Meltdowns, anxiety and a bad day.

Last week I had what can only be described as a bit of a meltdown. Not so much with the drama that you see online but more with an opening of the dam and lots of sniffing, inadvertently wiping snot on Adam and excessive frowns.

 I’ve been feeling anxious over money, the kids missing me (oh so helped by that shitty comment I wrote about here) and our new lifestyle with Adam being a stay at home parent for a week or so I guess. Increasingly anxious that I will suddenly stop getting enough work to cover us, suddenly stop being able to provide and I will have to start saying yes to this and no to that more frequently.  I’ve always been the one to take charge of the family and to manage the day to day family life, responsible for making it all tick, and I’ve always managed our finances too… but I’ve never been exclusively responsible for bringing them in. I often wonder if Adam felt this pressure when I wasn’t working or if there was a difference because his monthly wage was guaranteed. Always going to be paid by an employer whereas mine is subjected to the whim of someone in accounts at a big company.

 Anyway, we had a particularly difficult weekend, a day trip that went horribly wrong where the snow started to hammer down, my drone got stuck and I was told I hadn’t been given the permissions that I knew I had to fly it – which I’d specifically asked for to avoid any mix up and respect rules, Edith got so cold she just cried, Adam forgot his coat, we didn’t make it even half way round before we had to leave due to heavy snow closing places… it was a disaster. The only consolation was a big slab of cake and the boys smiling faces as they played in the snow to the tune of their sister whinging.

 When we set off for home with me already wound up, my satnav decided to take me the “fastest route” despite being programmed to avoid weather warning areas. Turns out it was trying to take us across all the ungritted back roads, leading us to around a bend and up a rather steep hill that I just couldn’t get over. Instead of making it over I ended up jack knifed, half across my side of the road, half across the other and right on the cusp of a hill, with a bend behind me. To make it 100% clear, had anyone come over the hill at that point they would never have seen us and they would have almost certainly hit us. It felt like a lifetime of being in that position, sliding all over the place and panicking, unable to work out how to get out of this predicament and with absolutely nowhere to move the kids to make them safe. Outside of my head, it was seconds, split seconds, before I worked out that the only course of action was the reverse into the bushes where my wheels had already skidded and turn around if I could. I could and I did. Within seconds we were turned around and back in place, sliding our way back down the hill, where a car had fortunately seen us half way up and had stopped to allow us down and turn themselves.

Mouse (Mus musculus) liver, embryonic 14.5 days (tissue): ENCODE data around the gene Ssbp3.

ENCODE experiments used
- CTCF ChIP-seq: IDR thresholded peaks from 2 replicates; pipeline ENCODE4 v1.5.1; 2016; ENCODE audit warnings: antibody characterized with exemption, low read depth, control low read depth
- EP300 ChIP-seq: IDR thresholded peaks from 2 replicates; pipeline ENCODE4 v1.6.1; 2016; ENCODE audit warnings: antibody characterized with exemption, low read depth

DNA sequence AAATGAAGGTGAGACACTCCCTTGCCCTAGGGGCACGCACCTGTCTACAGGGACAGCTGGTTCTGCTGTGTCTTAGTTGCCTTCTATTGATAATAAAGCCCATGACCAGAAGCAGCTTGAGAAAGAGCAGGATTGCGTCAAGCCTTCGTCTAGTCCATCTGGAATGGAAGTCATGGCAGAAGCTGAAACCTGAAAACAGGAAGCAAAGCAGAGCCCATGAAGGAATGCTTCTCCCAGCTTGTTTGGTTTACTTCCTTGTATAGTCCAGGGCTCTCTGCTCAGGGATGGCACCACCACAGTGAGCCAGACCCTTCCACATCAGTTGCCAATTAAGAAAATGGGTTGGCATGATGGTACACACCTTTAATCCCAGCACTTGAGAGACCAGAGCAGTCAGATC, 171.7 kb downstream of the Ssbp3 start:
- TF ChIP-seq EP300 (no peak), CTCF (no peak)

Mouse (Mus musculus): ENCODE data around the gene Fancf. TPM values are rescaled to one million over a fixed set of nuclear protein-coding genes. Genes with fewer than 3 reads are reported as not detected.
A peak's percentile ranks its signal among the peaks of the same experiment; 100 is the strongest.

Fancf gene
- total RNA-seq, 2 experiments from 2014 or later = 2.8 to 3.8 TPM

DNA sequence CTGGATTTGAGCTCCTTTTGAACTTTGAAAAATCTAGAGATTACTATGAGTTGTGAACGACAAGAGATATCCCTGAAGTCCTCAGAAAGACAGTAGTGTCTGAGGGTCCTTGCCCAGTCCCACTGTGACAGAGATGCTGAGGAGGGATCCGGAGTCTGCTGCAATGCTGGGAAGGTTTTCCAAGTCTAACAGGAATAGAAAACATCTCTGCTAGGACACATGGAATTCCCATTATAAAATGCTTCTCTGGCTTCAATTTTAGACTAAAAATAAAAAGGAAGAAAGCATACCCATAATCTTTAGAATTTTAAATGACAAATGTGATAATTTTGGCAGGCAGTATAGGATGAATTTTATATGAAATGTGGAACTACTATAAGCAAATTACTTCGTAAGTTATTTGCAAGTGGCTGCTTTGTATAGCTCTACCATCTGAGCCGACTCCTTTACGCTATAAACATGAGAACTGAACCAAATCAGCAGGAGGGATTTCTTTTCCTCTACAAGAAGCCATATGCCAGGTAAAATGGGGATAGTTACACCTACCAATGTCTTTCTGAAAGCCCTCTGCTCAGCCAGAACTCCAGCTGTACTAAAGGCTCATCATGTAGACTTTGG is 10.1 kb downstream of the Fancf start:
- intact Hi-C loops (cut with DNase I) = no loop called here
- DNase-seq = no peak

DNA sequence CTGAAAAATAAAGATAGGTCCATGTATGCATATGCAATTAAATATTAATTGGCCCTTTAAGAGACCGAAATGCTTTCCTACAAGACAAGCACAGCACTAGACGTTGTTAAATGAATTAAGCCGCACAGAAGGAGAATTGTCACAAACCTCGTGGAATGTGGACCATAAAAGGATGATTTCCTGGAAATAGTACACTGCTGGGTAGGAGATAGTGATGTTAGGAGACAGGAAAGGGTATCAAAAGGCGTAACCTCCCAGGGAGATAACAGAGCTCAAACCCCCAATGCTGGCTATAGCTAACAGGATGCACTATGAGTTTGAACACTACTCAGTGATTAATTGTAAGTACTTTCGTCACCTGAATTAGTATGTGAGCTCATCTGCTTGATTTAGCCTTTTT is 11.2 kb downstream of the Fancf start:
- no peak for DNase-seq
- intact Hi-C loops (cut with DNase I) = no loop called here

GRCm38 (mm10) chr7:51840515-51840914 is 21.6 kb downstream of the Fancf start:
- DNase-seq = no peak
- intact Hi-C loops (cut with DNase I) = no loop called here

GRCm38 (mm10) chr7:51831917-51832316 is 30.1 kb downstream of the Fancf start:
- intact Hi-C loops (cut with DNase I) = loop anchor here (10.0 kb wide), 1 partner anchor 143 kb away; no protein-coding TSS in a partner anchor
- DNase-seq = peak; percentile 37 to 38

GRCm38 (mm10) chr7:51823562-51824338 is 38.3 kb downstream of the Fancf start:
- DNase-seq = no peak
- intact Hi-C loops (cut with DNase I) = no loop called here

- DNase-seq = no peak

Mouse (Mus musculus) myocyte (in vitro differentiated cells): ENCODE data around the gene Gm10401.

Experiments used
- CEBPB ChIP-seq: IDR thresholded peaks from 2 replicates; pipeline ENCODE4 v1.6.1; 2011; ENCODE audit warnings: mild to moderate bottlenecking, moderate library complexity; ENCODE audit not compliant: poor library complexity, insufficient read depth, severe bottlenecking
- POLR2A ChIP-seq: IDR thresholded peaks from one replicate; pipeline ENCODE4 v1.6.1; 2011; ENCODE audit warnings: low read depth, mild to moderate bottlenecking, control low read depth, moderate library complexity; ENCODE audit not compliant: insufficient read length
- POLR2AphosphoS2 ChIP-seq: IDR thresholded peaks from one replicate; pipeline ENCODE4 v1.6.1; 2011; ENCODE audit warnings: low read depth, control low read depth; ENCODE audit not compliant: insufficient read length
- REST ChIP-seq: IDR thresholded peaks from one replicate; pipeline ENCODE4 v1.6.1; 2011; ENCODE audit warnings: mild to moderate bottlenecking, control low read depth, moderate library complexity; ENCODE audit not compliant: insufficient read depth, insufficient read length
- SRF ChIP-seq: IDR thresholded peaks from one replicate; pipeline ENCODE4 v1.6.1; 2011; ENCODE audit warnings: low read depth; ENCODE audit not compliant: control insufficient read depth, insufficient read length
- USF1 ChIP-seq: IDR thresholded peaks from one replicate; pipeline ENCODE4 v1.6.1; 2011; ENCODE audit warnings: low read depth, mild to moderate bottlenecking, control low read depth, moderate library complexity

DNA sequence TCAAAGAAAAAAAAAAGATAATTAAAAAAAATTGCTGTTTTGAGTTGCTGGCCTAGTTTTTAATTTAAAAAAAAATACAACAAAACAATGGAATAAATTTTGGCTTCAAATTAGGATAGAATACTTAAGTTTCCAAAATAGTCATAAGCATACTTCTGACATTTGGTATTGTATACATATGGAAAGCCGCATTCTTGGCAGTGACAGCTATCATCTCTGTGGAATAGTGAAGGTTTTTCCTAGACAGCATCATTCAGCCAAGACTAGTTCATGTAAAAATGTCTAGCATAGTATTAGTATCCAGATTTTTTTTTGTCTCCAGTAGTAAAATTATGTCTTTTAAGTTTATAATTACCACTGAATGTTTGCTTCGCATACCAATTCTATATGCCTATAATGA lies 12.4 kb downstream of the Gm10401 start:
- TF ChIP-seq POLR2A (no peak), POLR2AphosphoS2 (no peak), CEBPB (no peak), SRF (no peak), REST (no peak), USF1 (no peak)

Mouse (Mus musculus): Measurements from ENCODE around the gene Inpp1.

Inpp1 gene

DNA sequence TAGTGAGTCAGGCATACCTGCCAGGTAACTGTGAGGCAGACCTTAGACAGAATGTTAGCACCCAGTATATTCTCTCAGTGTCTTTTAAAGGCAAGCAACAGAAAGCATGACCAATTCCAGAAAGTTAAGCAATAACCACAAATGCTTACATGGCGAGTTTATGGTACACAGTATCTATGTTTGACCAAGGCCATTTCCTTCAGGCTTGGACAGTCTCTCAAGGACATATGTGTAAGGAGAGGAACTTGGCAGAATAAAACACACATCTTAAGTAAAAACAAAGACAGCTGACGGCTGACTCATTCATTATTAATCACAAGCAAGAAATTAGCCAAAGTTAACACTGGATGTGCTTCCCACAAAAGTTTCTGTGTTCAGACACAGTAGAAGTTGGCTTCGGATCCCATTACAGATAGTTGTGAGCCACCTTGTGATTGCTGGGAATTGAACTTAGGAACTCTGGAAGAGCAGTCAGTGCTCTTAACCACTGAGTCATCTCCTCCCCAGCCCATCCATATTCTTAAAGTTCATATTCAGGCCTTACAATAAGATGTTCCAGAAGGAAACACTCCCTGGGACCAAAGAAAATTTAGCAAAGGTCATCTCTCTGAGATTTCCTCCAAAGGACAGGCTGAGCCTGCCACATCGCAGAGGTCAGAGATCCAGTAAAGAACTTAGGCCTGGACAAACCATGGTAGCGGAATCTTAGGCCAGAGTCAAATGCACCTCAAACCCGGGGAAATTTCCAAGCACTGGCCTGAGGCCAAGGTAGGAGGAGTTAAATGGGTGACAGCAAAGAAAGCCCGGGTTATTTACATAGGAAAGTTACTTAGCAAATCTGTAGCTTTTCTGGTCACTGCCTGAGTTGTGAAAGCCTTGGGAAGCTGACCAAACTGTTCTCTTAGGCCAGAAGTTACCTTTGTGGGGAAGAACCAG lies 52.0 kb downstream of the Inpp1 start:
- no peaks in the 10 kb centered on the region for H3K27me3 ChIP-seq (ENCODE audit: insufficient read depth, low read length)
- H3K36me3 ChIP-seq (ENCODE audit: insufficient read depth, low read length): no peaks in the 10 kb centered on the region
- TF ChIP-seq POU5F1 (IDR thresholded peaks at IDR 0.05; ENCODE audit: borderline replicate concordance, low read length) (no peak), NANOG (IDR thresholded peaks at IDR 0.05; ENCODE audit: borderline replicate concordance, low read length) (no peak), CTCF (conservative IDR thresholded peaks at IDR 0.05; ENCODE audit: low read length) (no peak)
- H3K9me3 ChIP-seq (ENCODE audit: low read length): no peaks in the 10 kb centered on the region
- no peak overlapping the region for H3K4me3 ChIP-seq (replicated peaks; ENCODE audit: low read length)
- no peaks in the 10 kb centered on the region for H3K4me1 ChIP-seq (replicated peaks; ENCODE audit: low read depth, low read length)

Despite being absolutely fine, despite this feeling a million times more dramatic than it was, I could feel the meltdown building. It was minutes before the tears started streaming, Adam asking me to pull over with us both knowing that on these back country roads there is nowhere safe to pull over, no where safe in the best weather never mind when it is piling snow.

 I’d calmed down enough by the time we got to McDonald’s because the children were asking what was wrong with mummy (the power of tablets in the back of the car meant they were oblivious to what had happened – all apart from Toby) and I made it home with only the odd “shouty voice” as Adam puts it but the headache had well and truly cemented itself and as soon as I got home, the waterworks started. This uncontrollable anxiety, tearfulness and just general overwhelming state of mind took over. A glass of wine and a relaxing evening didn’t really do too much to help.

 A few days on and I’m still tearful, blaming it on the pressure, the build up of a rotten day and the shock of a near miss. Sometimes you just have to let it all out, get it out of your system and have a weep. I’ve never been one to suffer from anxiety (lucky me!) but it’s becoming an increasing feature in my life of late and I’m not sure how to manage it.

 H x


  1. Adam Clowes
    February 28, 2018 / 6:25 am

    I feel like this when I’m driving, I’ve been upset when there has been a particularly difficult journey (always including snow!). I’ve had a little anxiety (nowhere near as bad as some) but I understand that feeling. I think you’ve handled it in an amazing way by sharing it, as I get the impression most people bottle it up and that’s why it takes over their life. I’m currently writing a post about it which when finished I hope you will find beneficial. Thanks, Adam.

  2. February 3, 2018 / 11:49 pm

    I always think it’s good for people to open up and share their story about the difficult times as well as the good. I wonder, did it help you writing it down and sharing it?

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